Last Updated on Thursday, 7 July, 2022 at 10:23 am by Andre Camilleri
Krista Pisani Bencini is a senior associate within the Commercial and Corporate Department of Fenech & Fenech Advocates.
This is the third part of a series of FAQs regarding the Memorandum and Articles of Association of a company incorporated in terms of the Companies Act, 1995 (Chapter 386 of the Laws of Malta). This third part will delve into the objects clause set out in the Memorandum of Association.
Why is a Company set up – what is its purpose?
The persons setting up a company never set up a company in a vacuum. They always have a reason for doing so. This “reason” must be stated in the Memorandum in the clause referred to as the “objects” clause.
Are there any restrictions on what a company may be set up to do?
The Companies Act, 1995 (Chapter 386, Laws of Malta) squarely states in its opening provisions (Art4(3)) that a “a company may be formed for any lawful purpose”. Companies may not be set up with an illegal object. Like physical persons, companies must operate within the remit of law. Generally speaking, there is no restriction, as such, as to what a company may lawfully do.
How generic can the objects be?
Can we register a company with objects which are very wide and which state that the company is set up to carry out “any lawful purpose” or trade in general? No – the Companies Act (Art 71) specifically prohibits this. The objects clause needs to be quite specific as to the intention behind the setting up of the company in question.
Do specific types of companies have particular restrictions with respect to their objects clause?
The law entails that particular companies have certain specifications in their objects clause. The objects of a single member companies, for instance, must specify which activity of the company shall be its main activity and its business must consist principally of that activity (Art.212(1), CA).
Restrictions are also laid down when it comes to the objects clause of an investment company with variable share capital (Art.84(2)(b), CA). The objects, in this case must, amongst other things, be limited to either the collective investment of its funds in securities and in other movable and immovable property, or in any of them, with the aim of spreading investment risk or to act and operate as a retirement scheme within the meaning of articles 2 of the Retirement Pensions Act (Chapter 514, Laws of Malta).
Licenced entities also have some restrictions in terms of the relevant laws regulating them. In the case of companies carrying on the business of insurance, one of the conditions for the issuance of a licence under the Insurance Business Act (Chapter 403, Laws of Malta) is specifically related to the objects of the company in question specifying the required business to be carried out by the relevant licensee.
In the case of banks, although the Banking Act (Chapter 371, Laws of Malta) does notspecifically mention the objects clause as such, it is a sine qua non for the obtaining of a licence that the authorisation will relate to the company in question being authorised to carry out the business of banking. BR/01 para 10 states that:
“An institution which, pursuant to its Memorandum and Articles of Association, has the formal possibility to engage in the banking activities mentioned in the definition in paragraph 8 [i.e. of the ‘business of banking’] above falls within the scope of the Act.”
The ‘possibility’ relates to an objects clause drafted to include the acceptance of deposits of money from the public withdrawable or repayable on demand or after a fixed period or after notice or who borrows or raises money from the public (including the borrowing or raising of money by the issue of debentures or debenture stock or other instruments creating or acknowledging indebtedness), in either case for the purpose of employing such money in whole or in part by lending to others or otherwise investing for the account and at the risk of the person accepting such money. (Art.2(1), definition of the “business of banking” in the Banking Act).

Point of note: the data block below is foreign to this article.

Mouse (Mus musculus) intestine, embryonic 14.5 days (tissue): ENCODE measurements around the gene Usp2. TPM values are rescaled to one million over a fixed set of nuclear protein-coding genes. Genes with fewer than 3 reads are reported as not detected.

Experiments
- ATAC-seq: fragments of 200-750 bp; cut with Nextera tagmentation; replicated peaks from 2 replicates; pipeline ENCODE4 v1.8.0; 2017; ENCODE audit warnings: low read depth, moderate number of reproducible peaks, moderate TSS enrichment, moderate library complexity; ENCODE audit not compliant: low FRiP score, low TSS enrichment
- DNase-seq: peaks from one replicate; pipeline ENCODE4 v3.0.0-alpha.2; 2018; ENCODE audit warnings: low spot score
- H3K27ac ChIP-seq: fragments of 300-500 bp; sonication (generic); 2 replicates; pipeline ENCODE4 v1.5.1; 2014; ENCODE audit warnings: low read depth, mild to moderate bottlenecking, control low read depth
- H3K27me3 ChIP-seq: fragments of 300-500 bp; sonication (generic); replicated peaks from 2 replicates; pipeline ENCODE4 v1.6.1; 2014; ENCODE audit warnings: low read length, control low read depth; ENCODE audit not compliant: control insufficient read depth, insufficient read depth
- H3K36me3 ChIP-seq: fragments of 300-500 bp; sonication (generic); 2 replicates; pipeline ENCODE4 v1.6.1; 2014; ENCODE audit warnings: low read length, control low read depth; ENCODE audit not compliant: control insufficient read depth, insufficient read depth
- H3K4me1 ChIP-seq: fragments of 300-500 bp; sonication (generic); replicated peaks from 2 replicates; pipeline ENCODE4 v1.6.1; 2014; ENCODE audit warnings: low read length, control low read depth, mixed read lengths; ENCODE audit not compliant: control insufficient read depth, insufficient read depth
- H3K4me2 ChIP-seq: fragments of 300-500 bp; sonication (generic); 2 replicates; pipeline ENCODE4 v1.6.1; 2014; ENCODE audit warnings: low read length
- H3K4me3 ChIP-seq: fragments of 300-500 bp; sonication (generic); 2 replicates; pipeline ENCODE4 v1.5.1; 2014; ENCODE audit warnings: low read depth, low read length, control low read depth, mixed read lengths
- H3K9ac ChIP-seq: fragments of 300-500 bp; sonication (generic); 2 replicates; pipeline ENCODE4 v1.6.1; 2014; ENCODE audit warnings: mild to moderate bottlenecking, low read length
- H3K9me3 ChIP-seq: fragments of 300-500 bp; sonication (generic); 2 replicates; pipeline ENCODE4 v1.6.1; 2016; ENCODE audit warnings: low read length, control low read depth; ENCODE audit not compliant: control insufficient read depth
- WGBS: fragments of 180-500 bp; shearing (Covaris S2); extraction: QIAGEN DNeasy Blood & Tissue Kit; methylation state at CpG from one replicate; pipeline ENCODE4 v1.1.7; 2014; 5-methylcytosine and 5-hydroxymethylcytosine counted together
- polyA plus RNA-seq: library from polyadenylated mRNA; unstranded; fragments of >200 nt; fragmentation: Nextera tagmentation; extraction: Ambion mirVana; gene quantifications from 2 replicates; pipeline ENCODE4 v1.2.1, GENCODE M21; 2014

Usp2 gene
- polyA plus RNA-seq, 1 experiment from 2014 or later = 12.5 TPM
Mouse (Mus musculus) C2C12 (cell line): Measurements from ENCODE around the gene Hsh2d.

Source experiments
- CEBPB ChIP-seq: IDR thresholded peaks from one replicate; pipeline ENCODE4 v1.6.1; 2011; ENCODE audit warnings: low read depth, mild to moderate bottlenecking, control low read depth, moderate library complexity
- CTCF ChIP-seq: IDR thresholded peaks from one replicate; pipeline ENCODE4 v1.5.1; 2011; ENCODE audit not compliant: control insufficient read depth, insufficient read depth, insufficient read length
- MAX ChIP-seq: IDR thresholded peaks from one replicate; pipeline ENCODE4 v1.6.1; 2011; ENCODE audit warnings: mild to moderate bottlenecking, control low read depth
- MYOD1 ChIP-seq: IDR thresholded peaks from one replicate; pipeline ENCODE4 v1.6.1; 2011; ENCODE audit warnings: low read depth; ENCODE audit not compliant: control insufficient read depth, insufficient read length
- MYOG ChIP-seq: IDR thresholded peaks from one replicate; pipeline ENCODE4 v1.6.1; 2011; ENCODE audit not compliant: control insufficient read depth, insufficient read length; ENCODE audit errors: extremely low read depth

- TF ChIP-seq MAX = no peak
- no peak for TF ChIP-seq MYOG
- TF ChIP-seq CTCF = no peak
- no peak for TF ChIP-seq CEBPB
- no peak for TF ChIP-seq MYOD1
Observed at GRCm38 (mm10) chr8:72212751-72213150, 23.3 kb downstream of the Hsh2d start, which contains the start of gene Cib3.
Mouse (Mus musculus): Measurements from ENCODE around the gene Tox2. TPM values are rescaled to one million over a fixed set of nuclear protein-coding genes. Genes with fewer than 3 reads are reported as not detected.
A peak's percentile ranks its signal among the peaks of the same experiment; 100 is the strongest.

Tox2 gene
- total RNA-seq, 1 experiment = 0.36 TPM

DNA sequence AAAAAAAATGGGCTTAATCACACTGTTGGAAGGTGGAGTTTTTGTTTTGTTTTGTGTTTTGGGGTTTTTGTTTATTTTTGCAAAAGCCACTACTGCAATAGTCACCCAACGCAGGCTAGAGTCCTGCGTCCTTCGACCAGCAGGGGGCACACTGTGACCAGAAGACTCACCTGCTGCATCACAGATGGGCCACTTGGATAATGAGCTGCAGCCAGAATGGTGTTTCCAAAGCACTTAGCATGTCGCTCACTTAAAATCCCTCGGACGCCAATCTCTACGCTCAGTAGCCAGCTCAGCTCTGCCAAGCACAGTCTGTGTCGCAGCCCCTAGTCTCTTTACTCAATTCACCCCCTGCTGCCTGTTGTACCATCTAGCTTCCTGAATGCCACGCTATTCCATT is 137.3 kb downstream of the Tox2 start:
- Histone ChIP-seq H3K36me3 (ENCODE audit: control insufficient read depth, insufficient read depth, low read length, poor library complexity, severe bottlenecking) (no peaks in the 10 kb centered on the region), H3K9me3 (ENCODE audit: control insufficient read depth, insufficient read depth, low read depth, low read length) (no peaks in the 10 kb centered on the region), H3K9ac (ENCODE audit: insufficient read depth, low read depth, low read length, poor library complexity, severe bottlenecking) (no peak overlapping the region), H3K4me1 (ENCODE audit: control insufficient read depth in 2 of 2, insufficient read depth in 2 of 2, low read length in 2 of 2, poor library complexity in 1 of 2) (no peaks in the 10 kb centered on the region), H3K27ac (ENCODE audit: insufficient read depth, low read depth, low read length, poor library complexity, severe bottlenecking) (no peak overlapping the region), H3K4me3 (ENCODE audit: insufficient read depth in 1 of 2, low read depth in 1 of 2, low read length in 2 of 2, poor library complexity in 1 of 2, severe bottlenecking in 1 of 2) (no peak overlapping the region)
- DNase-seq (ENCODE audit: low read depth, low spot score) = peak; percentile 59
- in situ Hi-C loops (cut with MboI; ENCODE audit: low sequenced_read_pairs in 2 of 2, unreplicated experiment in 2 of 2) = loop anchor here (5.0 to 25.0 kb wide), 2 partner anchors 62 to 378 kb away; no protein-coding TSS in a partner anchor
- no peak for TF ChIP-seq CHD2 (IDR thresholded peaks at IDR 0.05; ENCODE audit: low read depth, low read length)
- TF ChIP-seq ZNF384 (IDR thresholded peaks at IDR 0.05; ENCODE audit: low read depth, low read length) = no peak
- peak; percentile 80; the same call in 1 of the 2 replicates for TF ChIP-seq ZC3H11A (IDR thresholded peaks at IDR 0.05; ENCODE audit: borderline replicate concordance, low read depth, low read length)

Objects vs. Powers
The objects clause in a Memorandum is typically divided into two parts – the first part which sets out the specific objects and the second, which delineates the “powers”. The Companies Act only makes reference to the objects as required ad validatem in the Memorandum – so why do we normally include a specific list of powers?
The “objects” set out the core, activities of the company i.e. the main purpose for which the company was set up, while the “powers” would then set out a longer list of activities which would be related to the objects, such as the opening of bank accounts or the granting of security. The powers are therefore required in order for the company to carry out its object during the course of the daily running of its activities.
What happens when a company acts beyond its objects – that is, it acts “ultra vires” and beyond its powers?
Art.137(6), CA states that:
“Where an act of the company falls outside the company’s objects, the company shall not be bound if it proves that, when the act was done, the third party knew that it was outside the company’s objects or the third party could not in view of the circumstances have been unaware thereof…”
This provision essentially protects third parties dealing with the company. The onus of proof therefore rests with the Company and it cannot invoke the publication of the memorandum and articles of the company alone to prove that the third party knew that the act was outside the company’s objects.
In the absence of such proof, acts entered into by the company which go beyond its objects are validated, unless the company itself proves that the third party knew that the company was acting outside its objects or could not have been unaware of it.
Look out for the next set of FAQs which will focus on shareholders’ agreements in the context of the Memorandum and Articles of Association.